Age ain’t’ nothin’ but a number!
When your dog has reached his senior years â€“ about 7 years old (67 years in human equivalent) for large breeds and 14 years old (76 years in human equivalent) for small breeds â€“ his level of energy may be lower and he may need less exercise.
On the other hand, it really depends on the kind of dog you have. You may have one that is still energetic, driven, and very active well into his golden years. If this is the case, continue with your normal exercise on a daily basis, maybe just at a slower pace evolving as you feel he is ready to slow down.
Keeping Exercise A Top Priority
If you want your dog to stay fit, he needs exercise every day, regardless of his age. Once your canine pal reaches his old age, however, you may decrease the amount of exercise that you are giving him, but you should never stop. Many older dogs are still happy to go on long walks, fetch a ball, or swim in the river, monitor how your dog behaves on the walk and after to ascertain whether you need to shorten the exercise time or stick to flat areas, for example.
To keep your dog happy and in good physical and mental condition continue to exercise at the level you always have until your dog shows signs of tiring early, unwilling to participate etc. You know your dog better than anyone else and your close relationship will help determine when enough is enough when out walking and playing.
An Older Dogs With Injuries
If your senior dog is suffering from a joint or bone trouble, you will need to slow him down. He will still need to move and stay active, but the amount and length of exercise should be kept to a minimum.
For example, instead of doing a 3 mile walk a day, try modifying to a 1 mile walk twice a day. Swimming is another alternative exercise for dogs suffering with a hip dysplasia or other bones disorder. As ever any concerns speak to your vet.
Make Sure Their Diet Evolves
As dogs age, their diet needs may change too. It may be they gain weight quicker or it may be their age creeps up and you feel they need to lose weight to maintain a happy, and active life befitting their age.
Brandy, a 10 year old Terrier/Dachshund/Corgi cross, is the equivalent of 60 years old in human years. His owner, Suzy, was advised by her vet he should lose weight and while extra walks and less treats were a start, he didn’t lose any weight.
Brandy, before trialing Butcher’s Lean & Tasty
This led Suzy to investigate new diets and she came across Butcher’s Lean & Tasty , with 30% less fat and the same level of nutrients as the Butcherâ€™s standard range.
Within 16 weeks, he lost 2.3kg and his owner says â€œI have noticed a big difference in him as he has become more energetic and playful with other dogs, he is now able to keep up and play with them, his coat has also become a lot softer.â€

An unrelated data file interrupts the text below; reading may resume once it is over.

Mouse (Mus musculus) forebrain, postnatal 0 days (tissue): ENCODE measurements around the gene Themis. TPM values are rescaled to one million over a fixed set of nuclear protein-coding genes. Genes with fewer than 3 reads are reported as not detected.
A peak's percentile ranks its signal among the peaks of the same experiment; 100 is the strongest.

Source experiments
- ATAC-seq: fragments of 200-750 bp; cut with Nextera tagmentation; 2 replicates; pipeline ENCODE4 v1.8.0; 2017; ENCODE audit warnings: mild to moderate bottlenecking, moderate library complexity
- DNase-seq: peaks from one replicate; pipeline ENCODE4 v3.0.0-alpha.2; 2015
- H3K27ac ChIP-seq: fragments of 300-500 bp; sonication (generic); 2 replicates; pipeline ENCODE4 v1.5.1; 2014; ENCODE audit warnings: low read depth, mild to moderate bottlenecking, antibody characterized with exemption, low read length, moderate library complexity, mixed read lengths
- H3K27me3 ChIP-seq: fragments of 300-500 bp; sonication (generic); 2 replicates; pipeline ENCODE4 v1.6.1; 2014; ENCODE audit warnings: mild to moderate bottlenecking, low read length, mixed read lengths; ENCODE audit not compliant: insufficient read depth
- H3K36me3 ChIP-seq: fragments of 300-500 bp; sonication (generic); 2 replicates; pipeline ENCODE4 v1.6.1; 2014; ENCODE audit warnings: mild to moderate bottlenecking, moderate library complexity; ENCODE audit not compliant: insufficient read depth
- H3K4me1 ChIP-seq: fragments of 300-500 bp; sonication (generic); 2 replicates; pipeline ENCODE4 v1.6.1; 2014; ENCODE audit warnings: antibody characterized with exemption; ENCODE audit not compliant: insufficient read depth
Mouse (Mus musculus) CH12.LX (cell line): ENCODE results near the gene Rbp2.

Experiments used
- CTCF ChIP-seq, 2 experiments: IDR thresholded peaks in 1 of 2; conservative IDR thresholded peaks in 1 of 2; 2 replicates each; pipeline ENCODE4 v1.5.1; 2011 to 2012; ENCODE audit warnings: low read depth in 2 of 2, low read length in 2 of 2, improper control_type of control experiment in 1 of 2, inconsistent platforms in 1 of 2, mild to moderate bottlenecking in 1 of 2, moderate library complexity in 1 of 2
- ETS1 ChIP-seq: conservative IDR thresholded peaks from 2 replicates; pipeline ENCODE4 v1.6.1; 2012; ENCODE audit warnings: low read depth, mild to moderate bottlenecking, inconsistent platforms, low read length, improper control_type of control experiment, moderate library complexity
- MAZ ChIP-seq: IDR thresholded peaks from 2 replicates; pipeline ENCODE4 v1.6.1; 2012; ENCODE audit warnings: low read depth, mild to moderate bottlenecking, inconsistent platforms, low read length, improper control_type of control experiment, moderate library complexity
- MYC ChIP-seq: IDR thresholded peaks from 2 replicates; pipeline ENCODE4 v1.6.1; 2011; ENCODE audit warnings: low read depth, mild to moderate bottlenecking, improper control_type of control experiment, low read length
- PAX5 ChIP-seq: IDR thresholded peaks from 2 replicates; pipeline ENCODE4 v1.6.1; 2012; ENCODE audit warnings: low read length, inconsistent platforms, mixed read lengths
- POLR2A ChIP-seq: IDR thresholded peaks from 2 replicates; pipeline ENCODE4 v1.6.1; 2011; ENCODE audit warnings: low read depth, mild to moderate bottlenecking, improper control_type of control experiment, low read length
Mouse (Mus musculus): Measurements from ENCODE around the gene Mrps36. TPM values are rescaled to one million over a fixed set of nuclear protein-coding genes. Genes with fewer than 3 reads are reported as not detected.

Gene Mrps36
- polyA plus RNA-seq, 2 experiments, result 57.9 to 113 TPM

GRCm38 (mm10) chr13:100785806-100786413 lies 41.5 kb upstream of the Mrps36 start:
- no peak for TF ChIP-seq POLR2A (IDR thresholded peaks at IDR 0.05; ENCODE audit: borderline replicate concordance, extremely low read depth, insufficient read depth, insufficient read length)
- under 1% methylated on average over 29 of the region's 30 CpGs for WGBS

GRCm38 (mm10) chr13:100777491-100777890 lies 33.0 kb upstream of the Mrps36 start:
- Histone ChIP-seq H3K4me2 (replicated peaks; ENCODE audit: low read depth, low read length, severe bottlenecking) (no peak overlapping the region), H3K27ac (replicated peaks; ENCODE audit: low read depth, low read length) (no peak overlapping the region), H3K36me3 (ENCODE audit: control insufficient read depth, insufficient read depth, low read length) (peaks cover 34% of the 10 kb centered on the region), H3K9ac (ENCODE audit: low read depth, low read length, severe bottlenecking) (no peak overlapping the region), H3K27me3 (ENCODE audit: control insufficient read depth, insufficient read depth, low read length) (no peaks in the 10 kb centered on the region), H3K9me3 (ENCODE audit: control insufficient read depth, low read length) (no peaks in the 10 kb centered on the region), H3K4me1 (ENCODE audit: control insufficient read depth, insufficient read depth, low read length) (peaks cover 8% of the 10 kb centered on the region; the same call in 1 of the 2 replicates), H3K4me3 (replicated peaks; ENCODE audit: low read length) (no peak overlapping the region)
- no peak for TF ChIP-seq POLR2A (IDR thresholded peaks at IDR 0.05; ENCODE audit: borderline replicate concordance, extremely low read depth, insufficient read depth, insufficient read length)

Brandy, after trialing Butcher’s Lean & Tasty
Brandy’s story shows the importance of making sure your dog’s diet is the best one for their needs as they age to keep them happy and healthy.
Trog, a 10 year old Rottweiler cross Labrador is the equivalent of 96 years old in human years recently lost an astonishing 8.4kg after 12 weeks on Butcher’s Lean & Tasty. Trogsâ€™ previous diet was a dry food that his owner, Lisa, found suitable for his sensitive stomach. With age his activity level reduced and Trog began to gain weight.
Trog, before trialing Butcher’s Lean & Tasty
After 12 weeks Lisa noticed Trog was much livelier saying, â€œWe didnâ€™t know where to start with dieting but after a gradual change of diet from dry to wet and careful monitoring to ensure Trog was getting enough to eat and losing a healthy amount of weight per week (averaging 0.7kg),Trogâ€™s mobility and coat condition has improved greatlyâ€. Lisa has just introduced a new puppy to the family and Trog is able to keep up with them all.
Trog, after trialing Butcher’s Lean & Tasty
If you’re worried your dog’s diet might not be best suited for his or her needs and could benefit from a change like Brandy and Trog, visit the Butcher’s Dog Food tool online.
Keep An Eye On Him
Keep a good eye on your dog during his exercise and make sure that he is not pushing himself too hard. Dogs love to please their owners, and they will push themselves to the limit if they think that doing so will make you happy â€“ or they may simply slip into habits from their younger days completely forgetting they’re a bit older nowadays. Watch out for any signs that he needs to slow down, such as: limping, panting, slow in pace, or sleeping for a long period of time after the exercise, which can be a sign of exhaustion.
Use Softer Ground
Also keep in mind that older dogs as well as some puppies can develop joint injuries or foot pad injuries from running on hard concrete. Where possible, let your dog run or walk on dirt, sand, or grass. If you have no choice but to walk him on concrete, avoid running and slow the pace.